On my first holiday in America, I went to a large supermarket to buy a bag of muesli. And although this was an English-speaking country that I knew well through film and TV, I was bamboozled. Everything came in unfamiliar packaging, with ingredients I’d never heard of. Even items as simple as corn chips were strange, in unlikely colours including black and purple.
Imagine, then, how it must feel to brave an Australian supermarket for the first time after spending the best part of your life in an African refugee camp, where your one meal a day was dried beans cooked over firewood that had taken nearly a whole day to collect. Brisbane-based dietitian Robin Tilse has put a lot of effort into imagining that very experience – and coming up with a practical way to help.
Tilse, who works for Nutrition Australia, first realised there was a problem six years ago, after teachers at her children’s school quietly shared their observations about the diets of the high number of refugee students. “They were concerned about what many of the children were bringing to school for lunch,” she says. “Mostly packaged foods with little nutritional value, such as chips, lollies and biscuits.”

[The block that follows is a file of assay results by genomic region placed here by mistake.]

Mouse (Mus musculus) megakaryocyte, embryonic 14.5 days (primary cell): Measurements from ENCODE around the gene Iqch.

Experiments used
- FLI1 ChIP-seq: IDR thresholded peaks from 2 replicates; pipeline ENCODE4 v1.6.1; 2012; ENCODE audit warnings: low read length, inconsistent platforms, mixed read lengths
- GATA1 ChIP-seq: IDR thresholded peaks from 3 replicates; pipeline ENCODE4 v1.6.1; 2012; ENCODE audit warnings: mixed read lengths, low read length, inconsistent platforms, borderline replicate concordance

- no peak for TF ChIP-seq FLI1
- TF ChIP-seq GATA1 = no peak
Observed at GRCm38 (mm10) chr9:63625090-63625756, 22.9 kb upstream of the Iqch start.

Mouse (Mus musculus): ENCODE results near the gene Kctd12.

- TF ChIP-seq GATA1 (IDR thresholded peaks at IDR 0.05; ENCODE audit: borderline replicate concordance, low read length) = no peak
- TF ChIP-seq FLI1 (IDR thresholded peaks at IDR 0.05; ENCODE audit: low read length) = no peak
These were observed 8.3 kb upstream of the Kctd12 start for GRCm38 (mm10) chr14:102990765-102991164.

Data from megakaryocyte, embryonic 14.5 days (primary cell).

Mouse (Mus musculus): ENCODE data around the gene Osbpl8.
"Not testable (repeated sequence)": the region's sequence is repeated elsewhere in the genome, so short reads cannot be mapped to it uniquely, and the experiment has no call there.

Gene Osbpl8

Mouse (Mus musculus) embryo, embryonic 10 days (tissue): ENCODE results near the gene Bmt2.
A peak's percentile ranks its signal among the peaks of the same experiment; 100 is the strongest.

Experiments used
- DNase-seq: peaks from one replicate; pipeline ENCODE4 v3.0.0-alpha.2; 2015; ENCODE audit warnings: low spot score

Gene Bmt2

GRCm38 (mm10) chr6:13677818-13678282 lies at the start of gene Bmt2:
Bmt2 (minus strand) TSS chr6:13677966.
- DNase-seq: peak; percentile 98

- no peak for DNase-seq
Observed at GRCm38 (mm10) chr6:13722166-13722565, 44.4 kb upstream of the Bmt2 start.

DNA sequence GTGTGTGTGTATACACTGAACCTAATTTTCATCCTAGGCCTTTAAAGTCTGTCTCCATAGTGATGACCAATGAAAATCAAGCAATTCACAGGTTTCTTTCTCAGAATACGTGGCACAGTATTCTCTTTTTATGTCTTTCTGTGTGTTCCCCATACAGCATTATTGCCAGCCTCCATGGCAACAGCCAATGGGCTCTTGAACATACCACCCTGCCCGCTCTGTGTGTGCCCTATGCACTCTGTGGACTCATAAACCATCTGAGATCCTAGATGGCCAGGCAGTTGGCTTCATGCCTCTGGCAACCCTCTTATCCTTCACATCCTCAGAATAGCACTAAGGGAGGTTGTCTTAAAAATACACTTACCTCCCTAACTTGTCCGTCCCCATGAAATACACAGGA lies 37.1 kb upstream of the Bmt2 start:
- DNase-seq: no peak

“The irony is,” says Tilse, “they’ve managed to escape war zones and safely get their kids halfway around the world to Australia, only to face the very real risk of running into heart disease, diabetes or other ‘Western’ illnesses. All because they’re making uninformed choices about food.”
“Before I came to Australia, I’d never seen a sandwich,” says Joseline Ntunzusenimanima, a 33-year-old mother of seven from Burundi in East Africa. “There were so many fruits I had either never seen or not been able to buy for many years. I was in shock for the first four days after I arrived, not knowing what to do or where to go because I was just amazed to see plenty of food and peace and safety.”
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